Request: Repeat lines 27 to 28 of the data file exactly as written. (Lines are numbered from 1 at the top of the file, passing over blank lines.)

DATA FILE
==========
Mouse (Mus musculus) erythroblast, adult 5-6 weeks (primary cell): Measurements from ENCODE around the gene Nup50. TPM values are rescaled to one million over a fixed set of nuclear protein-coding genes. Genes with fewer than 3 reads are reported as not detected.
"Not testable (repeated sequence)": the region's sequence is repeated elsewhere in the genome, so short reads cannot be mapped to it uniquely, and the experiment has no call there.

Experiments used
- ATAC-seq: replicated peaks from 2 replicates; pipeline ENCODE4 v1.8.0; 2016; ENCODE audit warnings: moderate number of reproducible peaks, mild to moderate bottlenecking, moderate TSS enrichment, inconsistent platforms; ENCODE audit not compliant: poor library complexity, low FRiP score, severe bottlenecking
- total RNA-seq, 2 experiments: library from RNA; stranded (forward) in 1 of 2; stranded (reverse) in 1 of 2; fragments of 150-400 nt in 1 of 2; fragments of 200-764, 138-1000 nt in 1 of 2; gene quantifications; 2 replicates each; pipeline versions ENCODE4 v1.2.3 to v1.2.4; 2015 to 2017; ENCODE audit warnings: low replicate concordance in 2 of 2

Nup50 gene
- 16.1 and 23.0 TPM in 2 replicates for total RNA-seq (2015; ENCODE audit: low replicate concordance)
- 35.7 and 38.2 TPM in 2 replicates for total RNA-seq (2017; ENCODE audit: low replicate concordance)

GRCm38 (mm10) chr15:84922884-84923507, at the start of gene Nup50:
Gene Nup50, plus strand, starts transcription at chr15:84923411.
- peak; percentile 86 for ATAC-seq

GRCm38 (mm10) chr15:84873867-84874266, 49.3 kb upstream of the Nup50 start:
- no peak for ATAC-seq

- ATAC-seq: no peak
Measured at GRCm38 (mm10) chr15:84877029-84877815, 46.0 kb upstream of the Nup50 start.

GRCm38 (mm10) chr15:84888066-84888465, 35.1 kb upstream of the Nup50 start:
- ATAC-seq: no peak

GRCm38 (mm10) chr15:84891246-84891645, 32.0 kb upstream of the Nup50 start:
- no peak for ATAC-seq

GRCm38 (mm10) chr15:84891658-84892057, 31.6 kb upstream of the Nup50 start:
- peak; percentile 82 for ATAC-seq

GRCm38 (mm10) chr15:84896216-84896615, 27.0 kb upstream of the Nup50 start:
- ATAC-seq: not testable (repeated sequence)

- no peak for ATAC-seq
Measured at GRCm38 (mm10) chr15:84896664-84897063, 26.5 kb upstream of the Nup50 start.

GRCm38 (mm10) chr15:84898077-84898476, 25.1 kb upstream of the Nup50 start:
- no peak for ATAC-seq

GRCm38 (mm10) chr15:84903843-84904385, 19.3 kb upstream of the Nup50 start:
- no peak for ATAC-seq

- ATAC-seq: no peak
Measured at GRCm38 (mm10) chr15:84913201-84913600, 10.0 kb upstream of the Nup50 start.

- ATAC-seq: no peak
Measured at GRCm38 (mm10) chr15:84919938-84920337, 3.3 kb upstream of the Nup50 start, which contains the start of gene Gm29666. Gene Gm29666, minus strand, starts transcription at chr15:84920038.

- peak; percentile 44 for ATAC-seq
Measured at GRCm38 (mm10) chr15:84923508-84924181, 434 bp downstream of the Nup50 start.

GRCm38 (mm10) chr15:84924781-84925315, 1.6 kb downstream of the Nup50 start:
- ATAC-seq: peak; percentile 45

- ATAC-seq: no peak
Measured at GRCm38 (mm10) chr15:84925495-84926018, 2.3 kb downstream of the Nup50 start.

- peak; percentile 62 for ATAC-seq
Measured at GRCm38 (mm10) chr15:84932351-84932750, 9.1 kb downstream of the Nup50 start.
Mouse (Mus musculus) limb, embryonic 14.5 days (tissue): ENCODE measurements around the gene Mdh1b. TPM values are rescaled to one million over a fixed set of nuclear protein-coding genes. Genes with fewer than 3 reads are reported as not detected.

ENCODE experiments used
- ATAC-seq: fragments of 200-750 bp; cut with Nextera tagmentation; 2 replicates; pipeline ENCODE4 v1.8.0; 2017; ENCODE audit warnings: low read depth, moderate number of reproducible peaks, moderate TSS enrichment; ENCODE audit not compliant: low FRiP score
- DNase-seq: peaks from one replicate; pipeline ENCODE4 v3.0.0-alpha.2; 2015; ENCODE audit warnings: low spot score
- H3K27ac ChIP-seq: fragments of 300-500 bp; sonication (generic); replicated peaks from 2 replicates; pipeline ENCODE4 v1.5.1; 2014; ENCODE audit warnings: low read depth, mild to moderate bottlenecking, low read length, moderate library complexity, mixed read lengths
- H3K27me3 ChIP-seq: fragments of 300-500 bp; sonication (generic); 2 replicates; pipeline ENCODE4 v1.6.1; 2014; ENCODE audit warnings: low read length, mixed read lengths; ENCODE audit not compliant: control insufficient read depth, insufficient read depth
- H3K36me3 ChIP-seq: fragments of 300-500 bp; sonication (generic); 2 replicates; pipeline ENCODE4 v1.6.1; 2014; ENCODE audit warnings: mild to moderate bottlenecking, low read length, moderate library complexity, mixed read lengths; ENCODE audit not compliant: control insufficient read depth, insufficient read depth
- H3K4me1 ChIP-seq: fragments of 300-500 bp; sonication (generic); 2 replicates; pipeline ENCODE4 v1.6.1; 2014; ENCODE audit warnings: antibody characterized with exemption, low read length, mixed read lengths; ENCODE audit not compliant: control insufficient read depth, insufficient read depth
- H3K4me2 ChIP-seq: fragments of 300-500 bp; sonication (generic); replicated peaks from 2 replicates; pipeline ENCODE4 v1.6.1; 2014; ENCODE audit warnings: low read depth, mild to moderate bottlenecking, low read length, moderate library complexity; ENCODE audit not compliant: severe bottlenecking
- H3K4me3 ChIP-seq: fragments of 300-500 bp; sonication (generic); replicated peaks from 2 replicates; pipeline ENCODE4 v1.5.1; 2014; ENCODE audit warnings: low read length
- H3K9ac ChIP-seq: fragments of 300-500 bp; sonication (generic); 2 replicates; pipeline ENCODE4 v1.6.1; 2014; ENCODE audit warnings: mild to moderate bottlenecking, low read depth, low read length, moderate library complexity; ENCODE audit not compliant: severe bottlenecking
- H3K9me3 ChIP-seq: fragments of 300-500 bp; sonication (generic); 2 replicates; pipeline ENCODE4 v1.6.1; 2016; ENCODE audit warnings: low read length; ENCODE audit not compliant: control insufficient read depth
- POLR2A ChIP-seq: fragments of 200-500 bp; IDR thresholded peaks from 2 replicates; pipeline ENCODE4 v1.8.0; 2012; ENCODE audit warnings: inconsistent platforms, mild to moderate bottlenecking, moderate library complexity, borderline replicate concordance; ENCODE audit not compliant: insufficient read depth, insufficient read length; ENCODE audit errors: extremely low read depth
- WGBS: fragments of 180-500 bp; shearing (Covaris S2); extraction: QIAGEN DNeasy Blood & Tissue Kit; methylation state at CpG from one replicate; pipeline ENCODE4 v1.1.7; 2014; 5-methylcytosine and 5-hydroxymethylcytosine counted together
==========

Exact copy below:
- no peak for ATAC-seq

GRCm38 (mm10) chr15:84903843-84904385, 19.3 kb upstream of the Nup50 start: